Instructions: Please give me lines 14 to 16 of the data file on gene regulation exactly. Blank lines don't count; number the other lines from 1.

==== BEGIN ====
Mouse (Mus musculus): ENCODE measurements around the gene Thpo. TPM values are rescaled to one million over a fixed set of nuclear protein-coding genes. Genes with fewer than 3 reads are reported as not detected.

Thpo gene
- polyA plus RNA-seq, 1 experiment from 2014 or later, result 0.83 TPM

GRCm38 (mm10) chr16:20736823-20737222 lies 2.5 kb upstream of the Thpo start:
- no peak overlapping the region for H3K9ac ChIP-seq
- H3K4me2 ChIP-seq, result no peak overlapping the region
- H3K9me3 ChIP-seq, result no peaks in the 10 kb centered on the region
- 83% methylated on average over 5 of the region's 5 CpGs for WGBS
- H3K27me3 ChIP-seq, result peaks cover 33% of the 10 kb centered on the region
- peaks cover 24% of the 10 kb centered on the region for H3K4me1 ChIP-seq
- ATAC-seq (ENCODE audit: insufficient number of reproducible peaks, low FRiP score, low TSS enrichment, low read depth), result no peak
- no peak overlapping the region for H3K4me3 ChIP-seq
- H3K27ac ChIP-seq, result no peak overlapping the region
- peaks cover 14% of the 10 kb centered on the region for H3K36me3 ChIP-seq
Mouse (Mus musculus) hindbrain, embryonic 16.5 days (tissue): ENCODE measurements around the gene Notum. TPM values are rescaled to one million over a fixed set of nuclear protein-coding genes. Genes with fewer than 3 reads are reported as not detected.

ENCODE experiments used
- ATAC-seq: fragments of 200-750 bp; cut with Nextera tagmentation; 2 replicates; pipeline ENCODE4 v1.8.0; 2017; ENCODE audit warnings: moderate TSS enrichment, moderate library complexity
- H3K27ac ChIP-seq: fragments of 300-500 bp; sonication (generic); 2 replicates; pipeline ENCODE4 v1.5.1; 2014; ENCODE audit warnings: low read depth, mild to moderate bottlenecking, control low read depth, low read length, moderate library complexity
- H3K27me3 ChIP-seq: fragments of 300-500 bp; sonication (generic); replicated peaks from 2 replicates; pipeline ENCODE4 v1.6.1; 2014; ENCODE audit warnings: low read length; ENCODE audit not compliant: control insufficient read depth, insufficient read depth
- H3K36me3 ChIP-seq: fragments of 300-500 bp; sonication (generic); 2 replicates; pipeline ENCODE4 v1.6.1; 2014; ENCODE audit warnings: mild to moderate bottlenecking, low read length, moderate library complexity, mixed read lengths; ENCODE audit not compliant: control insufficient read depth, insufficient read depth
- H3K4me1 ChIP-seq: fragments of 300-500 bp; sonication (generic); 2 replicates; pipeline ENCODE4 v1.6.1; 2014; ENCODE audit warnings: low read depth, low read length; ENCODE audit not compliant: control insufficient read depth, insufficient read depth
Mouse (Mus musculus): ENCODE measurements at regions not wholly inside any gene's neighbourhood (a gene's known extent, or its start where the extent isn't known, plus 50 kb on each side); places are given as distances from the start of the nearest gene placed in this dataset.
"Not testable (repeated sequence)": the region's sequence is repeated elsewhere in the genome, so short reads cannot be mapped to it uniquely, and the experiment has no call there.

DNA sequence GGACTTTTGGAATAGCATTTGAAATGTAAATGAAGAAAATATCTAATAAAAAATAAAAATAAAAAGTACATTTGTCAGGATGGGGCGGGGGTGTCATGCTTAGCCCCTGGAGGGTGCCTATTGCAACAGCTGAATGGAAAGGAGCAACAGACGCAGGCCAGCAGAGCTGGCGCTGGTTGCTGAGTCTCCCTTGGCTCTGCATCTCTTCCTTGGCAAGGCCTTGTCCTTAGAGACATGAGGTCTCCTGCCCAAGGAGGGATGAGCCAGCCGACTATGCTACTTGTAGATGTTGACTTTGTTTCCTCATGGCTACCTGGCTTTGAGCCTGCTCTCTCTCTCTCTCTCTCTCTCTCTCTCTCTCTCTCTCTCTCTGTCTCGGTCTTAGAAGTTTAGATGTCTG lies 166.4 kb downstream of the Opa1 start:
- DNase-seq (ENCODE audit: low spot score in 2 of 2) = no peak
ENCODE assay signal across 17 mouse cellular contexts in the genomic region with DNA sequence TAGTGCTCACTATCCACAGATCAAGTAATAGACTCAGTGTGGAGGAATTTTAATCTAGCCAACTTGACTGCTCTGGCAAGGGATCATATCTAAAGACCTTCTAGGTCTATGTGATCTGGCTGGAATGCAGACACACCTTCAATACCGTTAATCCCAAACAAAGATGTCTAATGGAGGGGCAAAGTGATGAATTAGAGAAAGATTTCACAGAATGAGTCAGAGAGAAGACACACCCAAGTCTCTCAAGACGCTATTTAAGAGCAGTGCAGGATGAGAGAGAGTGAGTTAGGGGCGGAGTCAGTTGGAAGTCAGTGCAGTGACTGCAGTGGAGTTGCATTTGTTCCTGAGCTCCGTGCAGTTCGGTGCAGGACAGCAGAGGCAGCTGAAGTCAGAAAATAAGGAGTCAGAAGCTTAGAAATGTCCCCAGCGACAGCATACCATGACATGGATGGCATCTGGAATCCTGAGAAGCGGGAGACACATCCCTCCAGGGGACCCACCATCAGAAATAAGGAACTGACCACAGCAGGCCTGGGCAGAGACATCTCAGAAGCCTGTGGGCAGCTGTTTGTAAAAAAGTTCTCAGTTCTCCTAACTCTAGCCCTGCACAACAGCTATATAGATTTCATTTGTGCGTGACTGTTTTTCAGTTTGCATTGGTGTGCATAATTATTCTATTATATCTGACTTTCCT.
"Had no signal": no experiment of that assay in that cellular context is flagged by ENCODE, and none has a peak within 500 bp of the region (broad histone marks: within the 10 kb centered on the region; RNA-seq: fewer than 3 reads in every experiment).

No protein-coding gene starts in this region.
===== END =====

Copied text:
- peaks cover 14% of the 10 kb centered on the region for H3K36me3 ChIP-seq
Mouse (Mus musculus) hindbrain, embryonic 16.5 days (tissue): ENCODE measurements around the gene Notum. TPM values are rescaled to one million over a fixed set of nuclear protein-coding genes. Genes with fewer than 3 reads are reported as not detected.

ENCODE experiments used